the space of a week I visit all the graves.
My grandparents double wide and my uncles
double but singly inhabited one.
His twice remarried wife will have to choose
with whom to rest eternally.
My undead mothers drawer in a parish
columbarium is empty but engraved.
The CSA grave of a great-great grandfather
lies surrounded by the little mounds of
influenzaed infants. And my own grave:
You can see it from the window
by the kitchen table, a straight view into
the upper meadow past the barn. A rock
of granite big enough to stand or sit on.
A rock of substance and of ages.
Just stand on it and cast my ashes around.
Maybe with no breeze theyd plop into cow pies.
No matter. Its the sweep of ridge I like.
The land is already consecrated
by the call of hawks, throaty bullfrogs in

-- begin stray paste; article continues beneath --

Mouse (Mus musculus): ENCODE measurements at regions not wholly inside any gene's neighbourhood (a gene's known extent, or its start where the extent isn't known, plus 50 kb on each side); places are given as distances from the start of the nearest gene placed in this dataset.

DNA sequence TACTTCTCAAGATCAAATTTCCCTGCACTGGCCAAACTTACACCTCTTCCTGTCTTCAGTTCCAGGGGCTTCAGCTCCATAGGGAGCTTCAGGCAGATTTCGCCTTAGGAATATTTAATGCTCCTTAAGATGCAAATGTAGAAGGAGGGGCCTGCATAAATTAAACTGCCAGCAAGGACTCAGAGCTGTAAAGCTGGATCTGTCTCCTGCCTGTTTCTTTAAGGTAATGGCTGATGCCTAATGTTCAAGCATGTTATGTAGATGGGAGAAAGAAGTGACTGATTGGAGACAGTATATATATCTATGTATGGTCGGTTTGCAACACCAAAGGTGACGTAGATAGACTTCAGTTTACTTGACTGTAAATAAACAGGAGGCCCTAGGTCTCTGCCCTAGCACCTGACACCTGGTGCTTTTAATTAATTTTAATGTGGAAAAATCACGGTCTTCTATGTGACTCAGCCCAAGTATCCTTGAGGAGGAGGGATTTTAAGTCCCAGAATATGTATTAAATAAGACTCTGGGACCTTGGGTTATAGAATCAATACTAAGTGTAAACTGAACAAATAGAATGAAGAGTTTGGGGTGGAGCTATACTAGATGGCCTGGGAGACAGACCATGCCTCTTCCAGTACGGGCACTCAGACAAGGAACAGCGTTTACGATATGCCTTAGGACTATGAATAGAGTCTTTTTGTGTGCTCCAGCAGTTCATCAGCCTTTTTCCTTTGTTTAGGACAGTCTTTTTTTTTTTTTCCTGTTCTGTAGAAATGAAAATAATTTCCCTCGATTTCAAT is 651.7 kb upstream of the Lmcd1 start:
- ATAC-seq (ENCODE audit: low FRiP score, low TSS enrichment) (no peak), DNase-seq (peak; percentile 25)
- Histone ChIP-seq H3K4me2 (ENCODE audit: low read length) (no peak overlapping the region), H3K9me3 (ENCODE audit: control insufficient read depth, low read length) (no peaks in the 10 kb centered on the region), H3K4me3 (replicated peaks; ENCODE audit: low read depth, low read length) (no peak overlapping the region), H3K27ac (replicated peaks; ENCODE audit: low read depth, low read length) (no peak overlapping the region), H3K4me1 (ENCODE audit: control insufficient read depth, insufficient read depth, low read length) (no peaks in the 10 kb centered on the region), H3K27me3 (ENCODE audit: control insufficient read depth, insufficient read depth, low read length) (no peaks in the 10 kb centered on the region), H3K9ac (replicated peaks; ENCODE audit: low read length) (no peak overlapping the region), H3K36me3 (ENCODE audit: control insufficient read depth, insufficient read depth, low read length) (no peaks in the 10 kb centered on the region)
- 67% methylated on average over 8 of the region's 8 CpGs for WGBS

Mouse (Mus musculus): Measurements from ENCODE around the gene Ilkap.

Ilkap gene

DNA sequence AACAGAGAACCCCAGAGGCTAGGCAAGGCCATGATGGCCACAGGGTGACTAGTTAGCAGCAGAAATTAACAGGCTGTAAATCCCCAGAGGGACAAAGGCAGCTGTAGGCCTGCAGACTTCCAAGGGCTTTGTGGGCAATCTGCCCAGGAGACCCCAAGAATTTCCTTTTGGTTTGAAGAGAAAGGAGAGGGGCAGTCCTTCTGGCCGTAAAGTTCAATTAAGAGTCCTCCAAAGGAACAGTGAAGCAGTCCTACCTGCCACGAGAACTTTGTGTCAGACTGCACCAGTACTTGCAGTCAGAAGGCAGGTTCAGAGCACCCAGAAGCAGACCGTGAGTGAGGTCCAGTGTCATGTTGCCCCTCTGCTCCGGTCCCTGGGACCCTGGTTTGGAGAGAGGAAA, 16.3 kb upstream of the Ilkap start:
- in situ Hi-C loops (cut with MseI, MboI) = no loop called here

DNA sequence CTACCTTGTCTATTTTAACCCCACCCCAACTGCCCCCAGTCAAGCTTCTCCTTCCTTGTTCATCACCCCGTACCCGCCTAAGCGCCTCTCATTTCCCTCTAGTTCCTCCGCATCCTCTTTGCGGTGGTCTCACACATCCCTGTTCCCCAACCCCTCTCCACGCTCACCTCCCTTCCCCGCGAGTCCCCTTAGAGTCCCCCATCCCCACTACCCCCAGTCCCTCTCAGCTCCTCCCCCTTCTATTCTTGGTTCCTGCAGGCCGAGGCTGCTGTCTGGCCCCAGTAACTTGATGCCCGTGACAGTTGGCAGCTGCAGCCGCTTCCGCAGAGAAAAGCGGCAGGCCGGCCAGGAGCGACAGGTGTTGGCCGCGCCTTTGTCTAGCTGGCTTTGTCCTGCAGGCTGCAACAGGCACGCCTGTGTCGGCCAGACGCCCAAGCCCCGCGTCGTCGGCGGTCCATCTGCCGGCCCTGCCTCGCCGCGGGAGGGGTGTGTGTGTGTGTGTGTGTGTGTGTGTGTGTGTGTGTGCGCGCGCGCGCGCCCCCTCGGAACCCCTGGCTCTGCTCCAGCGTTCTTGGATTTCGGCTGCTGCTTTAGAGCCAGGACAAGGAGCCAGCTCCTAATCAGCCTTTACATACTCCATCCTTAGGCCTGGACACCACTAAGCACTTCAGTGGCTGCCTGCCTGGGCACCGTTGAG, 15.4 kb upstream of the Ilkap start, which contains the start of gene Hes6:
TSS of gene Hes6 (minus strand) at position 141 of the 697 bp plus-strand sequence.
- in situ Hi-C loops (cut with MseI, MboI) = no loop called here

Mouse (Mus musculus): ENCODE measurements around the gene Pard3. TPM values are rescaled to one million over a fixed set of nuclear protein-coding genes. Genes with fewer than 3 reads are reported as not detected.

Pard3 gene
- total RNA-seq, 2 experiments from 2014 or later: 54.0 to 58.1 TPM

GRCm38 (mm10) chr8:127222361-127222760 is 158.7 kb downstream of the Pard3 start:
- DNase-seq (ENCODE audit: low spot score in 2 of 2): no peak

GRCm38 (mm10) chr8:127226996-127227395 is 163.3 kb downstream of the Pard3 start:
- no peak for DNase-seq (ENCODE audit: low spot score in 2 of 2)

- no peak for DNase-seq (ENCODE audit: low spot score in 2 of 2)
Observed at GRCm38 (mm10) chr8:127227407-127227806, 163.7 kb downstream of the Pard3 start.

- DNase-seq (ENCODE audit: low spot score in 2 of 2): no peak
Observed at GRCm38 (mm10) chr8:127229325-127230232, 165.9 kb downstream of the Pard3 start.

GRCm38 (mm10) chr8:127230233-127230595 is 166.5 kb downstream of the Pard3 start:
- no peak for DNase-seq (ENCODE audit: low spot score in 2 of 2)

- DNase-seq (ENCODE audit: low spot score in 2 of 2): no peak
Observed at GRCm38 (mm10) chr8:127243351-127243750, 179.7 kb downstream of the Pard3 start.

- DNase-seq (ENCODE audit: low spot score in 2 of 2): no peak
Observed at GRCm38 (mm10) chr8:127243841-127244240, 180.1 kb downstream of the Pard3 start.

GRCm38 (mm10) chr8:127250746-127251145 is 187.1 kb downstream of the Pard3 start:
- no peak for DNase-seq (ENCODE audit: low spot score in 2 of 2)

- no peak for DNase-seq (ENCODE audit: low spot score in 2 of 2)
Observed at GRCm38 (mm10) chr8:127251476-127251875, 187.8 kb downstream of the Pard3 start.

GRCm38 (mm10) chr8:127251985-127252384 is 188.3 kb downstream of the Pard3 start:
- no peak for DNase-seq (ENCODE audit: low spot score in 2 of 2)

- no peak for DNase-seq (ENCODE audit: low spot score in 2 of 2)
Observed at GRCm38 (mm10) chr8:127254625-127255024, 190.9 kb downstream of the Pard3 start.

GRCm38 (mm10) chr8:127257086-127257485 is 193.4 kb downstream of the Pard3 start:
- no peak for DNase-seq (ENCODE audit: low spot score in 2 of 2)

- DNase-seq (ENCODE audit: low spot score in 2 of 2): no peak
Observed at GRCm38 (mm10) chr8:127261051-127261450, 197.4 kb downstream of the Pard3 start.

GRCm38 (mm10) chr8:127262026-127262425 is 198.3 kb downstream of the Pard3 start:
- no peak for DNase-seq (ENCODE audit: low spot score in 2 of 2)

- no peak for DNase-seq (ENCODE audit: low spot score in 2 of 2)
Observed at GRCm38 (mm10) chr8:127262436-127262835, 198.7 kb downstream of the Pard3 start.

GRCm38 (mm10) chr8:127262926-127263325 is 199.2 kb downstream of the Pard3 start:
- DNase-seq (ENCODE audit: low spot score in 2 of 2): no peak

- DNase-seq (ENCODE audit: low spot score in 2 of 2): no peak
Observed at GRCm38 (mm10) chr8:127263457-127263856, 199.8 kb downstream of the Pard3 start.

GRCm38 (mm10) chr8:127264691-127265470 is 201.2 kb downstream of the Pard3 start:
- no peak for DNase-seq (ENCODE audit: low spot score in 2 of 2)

the summer, petite feet of scavenging fox,
so I dont require or want any formal rites.
A psalm if you must, about the hills.
But let the wind be my homily,
the range of mountains my communion.
The Queen Annes lace and staves of goldenrod
are all the altar flowers Ill ever need.
Dont be shy about visiting, but dont
come on my account. If you find yourself
here, sit down. Take in the view. This is the heaven
I know and knew. I hope youll know it, too.
L. Beckers poems appear in such journals as Baltimore
Review, Georgetown Review, Healing Muse, South
Carolina Review, Stone Table Review, storySouth,
Westview and Words-Myth. She held a grant (NJ) in
fiction, with fiction appearing in Parting Gifts. A native
Southerner, she lives in Maryland, but returns home to NC as often
Kimberly L. Becker